Eric sanded the hell off the front edges of the shelves. I gritted my teeth because I’d already cleaned the shelves and laid shelf paper twice, and now everything was covered in sanding dust AGAIN. I reprimed and painted the shelf edges, and we rehung the doors. Right door closed nicely. Middle and left doors obstinately popped open. More sanding. Yet they popped open. I am holding off on repainting the shelves. We took the middle door down.

Attempt No. 3 (or was it 33?): We redrilled and rehung the middle door. It’s now straight and level. And it still pops open. Eric determined that the hinge screws are not sunk quite deep enough, and they won’t go in any further. In fact, they are as deep as the hinge will allow them to go. And … they are stripping. The hinges themselves are fine, but the screws are evidently made of pot metal and are crap. Eric cleverly created an impression where the screw meets the wood of the frame, so that when the door closes, the screw head fits into a little custom depression. Did it help? Somewhat. Does the door close completely? No.

hinge problems

This is what happens when you try force a May/December marriage between new construction and an original structure. A straightedge proved that the doors are straight and plumb, but the shelves, and therefore the face frames, are not. I’m not flummoxed by out-of-kilter antique shelves. But THE DOORS MUST CLOSE!

To cheer me up, Eric attached a latch to the well-behaved right door. That’s when I heard the F-bomb explode in the kitchen–never a good sign. The latches are solid brass and not junk … but three of the screws sheared off in the door, under only moderate pressure! Crappy material strikes again!! Now Eric will have to drill them out (somehow!) and I’ll have to patch and repaint the door and hope the latch can be reattached in the very same place and that it will cover the scar. And of course, we’ll buy stainless steel screws to finish the rest of the job.

latch problem

Dejected, we threw in the towel for the night. Will I ever get to show you our beautiful glass doors?

I’m so tired of writing blog posts about how things are not working as we’d hoped. Yes, I cry “uncle!” It’s depressing. We’re beaten … the damned little screws have won.

19132013new

Buying the bling

Who doesn’t love opening presents at this time of year (or any time of year)? Santa Claus—you know, the guy in the brown suit who drives a brown truck—has already paid us a few visits. I left the unopened boxes stacked on top of our kitchen-stuff boxes for days, until it dawned on us that perhaps we should open them and check to make sure Santa got our wish list. And he did.

While Eric toiled on the cabinets down in the shop and I held up progress in the Kit-Cat Room, beating the paint into submission, we were mentally down in the brushed nickel weeds, making design decisions. We are going with brushed nickel because it echoes the stainless steel appliances. I like to keep a consistent look when it comes to finishes because it contributes to a unified design.

But wow, what a lot of pieces to consider! Let’s start at the top: we’ll have two light fixtures in the kitchen (a new one over the sink–no more excuses for badly washed dishes … um … especially since we’ll have a dishwasher), and one in the breakfast room, ideally a combo light and fan. I wanted to go with classic semi-flush schoolhouse lights. I started my quest at Rejuvenation Hardware, just to see what I couldn’t afford. Sure enough, they had exactly what I wanted … at $124 apiece. I think not. I found this one locally at LampsPlus:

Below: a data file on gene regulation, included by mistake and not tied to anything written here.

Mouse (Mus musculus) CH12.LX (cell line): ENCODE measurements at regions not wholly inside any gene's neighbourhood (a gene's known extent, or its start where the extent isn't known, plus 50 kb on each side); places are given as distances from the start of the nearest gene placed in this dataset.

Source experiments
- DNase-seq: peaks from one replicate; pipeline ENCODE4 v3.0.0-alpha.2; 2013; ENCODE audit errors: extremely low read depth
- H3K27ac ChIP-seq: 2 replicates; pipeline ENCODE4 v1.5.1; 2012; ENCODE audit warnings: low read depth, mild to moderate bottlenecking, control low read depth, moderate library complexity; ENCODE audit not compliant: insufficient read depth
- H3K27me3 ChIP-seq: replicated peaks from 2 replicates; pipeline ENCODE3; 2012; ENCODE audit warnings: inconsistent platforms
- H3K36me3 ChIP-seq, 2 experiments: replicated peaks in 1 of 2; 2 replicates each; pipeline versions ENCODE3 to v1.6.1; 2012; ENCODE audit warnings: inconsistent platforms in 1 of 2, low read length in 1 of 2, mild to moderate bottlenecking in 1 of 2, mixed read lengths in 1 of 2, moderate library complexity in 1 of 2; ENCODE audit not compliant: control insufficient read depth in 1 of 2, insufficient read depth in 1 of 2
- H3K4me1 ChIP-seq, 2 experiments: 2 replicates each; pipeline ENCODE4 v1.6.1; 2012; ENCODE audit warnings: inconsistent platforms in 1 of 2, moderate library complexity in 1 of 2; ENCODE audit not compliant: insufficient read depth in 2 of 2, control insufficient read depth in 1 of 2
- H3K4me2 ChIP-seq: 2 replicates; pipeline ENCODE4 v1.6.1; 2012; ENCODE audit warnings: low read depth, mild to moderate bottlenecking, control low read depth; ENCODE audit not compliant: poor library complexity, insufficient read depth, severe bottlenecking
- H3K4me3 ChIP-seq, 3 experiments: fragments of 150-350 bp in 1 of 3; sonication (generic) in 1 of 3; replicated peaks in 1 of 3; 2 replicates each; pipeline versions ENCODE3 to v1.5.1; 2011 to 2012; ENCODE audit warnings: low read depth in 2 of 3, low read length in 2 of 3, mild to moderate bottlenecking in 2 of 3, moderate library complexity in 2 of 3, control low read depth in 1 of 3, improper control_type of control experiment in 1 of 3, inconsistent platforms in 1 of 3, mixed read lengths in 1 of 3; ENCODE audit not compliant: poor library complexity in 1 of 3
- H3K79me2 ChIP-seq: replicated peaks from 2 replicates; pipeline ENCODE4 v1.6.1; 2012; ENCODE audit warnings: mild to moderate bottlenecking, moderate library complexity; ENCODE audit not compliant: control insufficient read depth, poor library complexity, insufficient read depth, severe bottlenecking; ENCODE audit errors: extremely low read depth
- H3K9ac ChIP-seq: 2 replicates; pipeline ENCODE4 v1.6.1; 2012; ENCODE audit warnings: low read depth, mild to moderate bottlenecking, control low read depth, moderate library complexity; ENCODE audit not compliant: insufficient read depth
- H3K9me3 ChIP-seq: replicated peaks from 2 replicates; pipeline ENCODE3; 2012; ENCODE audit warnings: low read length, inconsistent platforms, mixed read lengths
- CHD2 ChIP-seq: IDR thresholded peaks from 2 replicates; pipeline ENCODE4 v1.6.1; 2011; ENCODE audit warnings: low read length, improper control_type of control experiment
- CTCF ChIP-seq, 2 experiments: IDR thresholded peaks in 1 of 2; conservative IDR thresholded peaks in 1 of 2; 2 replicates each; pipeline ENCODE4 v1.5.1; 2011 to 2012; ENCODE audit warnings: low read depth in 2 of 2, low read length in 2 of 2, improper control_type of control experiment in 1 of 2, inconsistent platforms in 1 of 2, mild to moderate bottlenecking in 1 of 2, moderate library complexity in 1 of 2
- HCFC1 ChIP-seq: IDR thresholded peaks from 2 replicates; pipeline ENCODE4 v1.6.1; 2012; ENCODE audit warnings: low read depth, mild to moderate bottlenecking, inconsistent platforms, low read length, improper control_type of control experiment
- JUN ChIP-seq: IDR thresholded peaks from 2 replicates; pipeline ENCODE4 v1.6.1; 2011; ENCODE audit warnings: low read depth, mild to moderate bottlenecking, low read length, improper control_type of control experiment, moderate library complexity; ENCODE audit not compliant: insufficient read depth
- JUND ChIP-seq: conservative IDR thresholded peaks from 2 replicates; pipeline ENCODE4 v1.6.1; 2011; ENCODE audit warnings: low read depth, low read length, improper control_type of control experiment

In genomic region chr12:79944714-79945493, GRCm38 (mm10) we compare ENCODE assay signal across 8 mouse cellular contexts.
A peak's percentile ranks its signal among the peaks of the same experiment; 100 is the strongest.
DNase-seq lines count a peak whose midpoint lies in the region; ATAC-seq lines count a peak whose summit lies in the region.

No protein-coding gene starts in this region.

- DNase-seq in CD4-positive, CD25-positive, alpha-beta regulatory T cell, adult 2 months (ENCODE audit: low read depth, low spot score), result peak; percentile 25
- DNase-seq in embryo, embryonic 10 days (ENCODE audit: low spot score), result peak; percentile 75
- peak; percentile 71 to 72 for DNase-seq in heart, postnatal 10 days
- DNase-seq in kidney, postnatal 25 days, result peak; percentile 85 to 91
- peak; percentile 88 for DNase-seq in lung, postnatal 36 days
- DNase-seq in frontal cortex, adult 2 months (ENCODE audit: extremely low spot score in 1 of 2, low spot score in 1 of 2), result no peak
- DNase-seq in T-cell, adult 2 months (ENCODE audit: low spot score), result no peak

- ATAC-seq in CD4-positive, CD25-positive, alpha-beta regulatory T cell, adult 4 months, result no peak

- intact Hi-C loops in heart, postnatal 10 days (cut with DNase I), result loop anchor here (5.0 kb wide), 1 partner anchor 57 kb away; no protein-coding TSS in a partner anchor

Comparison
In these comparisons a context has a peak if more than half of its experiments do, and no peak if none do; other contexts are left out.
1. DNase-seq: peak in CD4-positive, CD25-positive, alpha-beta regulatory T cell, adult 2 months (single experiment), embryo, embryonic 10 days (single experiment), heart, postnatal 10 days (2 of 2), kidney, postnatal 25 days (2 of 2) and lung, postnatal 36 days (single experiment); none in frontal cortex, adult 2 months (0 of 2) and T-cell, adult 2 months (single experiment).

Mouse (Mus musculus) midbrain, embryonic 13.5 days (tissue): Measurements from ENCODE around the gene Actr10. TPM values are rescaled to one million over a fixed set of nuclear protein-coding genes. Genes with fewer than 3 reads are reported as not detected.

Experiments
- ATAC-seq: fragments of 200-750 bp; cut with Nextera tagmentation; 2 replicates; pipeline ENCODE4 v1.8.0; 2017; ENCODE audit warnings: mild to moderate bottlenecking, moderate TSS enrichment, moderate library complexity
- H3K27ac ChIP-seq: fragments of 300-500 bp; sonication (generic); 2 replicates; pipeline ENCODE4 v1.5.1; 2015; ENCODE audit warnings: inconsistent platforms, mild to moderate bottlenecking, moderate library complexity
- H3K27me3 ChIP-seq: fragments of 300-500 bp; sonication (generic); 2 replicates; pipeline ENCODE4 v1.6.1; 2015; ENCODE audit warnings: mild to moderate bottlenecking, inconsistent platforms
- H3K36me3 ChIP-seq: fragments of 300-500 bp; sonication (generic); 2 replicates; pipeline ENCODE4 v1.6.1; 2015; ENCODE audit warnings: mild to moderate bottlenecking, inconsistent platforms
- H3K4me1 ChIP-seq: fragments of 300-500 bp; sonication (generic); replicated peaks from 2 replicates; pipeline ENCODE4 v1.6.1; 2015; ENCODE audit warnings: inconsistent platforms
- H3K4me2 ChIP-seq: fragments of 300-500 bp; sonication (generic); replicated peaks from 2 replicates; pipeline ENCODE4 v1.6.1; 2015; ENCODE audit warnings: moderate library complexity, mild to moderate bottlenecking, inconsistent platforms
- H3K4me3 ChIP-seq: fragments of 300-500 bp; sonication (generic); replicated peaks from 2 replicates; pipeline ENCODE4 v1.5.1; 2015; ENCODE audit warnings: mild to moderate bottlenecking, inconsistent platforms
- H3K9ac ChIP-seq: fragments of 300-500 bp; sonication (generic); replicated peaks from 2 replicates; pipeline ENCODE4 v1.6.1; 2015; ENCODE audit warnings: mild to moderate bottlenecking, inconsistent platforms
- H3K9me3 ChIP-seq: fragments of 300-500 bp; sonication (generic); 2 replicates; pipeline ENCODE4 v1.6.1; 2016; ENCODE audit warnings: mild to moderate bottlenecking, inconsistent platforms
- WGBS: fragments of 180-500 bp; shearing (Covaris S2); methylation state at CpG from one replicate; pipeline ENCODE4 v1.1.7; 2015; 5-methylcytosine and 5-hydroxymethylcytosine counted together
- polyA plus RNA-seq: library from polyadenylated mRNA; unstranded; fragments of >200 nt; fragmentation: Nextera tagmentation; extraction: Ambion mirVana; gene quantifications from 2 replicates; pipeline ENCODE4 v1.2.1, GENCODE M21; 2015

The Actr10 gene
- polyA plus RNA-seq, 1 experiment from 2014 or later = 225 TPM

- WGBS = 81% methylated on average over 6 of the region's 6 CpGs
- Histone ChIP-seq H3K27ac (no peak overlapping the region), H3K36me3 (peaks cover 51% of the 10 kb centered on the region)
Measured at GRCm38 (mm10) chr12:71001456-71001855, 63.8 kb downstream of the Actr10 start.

schoolhouse fixture

At 12 inches, it’s the perfect size for the large room. And best of all, I got them for $39.00 apiece, on sale. Is it solid brass? No. The base is probably made of recycled dog food cans, but it’ll be nine feet in the air, and you will never touch it, so that’ll be our little secret, okay?

I really want to replace the existing fan light in the breakfast room with another fan. Things can get hot in the Kit-Cat Room when the kitties dance the night away. Do you think I could find a schoolhouse light ceiling fan in brushed nickel? For under $440? No. So I’m hoping that the one we ordered from LampsPlus, with a smaller, rounder white glass globe, will blend and at least pass for a half-sibling.

Now, down to eye level. My original cabinet doors featured old-fashioned oval spring-action latches. I loved ’em. I can still remember their satisfying click. Why did I get rid of them? I have no idea, but I’m getting them back. These latches will see a lot of action, so this is no place to cheap out on dog food can metal. These babies are solid brass, and pleasantly hefty.

cabinet latch

Next are the hinges. Our cabinets will have inset doors, meaning the doors and drawers will fit flush inside the face frame openings. The hinges will be exposed, like this:

inset doors

Inset doors are typical of Craftsman kitchens, and an important element of creating our vintage look. Behold—brushed nickel, ball-tipped, full-wrap inset hinges. Aren’t they beautiful?

Ball tip hinge

Last but definitely not least, we need drawer pulls. Lots of them. I already have several in this basic style that I bought years ago, obviously waiting for this day:

binpull

Usually I’m most attracted to simple, clean lines, but since I saw the design below, I can’t get it out of my head. It’s slightly more decorative with its reed-and-ribbon pattern, but it’s still clean.

reed and ribbon bin pull

What do you think?  (I admit, this is a thinly disguised excuse to try this fun polling feature.)

Here’s a photo that shows pretty accurately what our white Shaker cabinets with the plain bin pulls would look like (except we’ll have latches, not knobs):

Shaker cabinets with bin pulls

So that’s the kind of jewelry I’m getting for Christmas! And this is just the beginning—soon we’ll be picking out the fancy storage innards for our cabinets! Oooh … I know you can’t wait to read about that. Right??

19132013new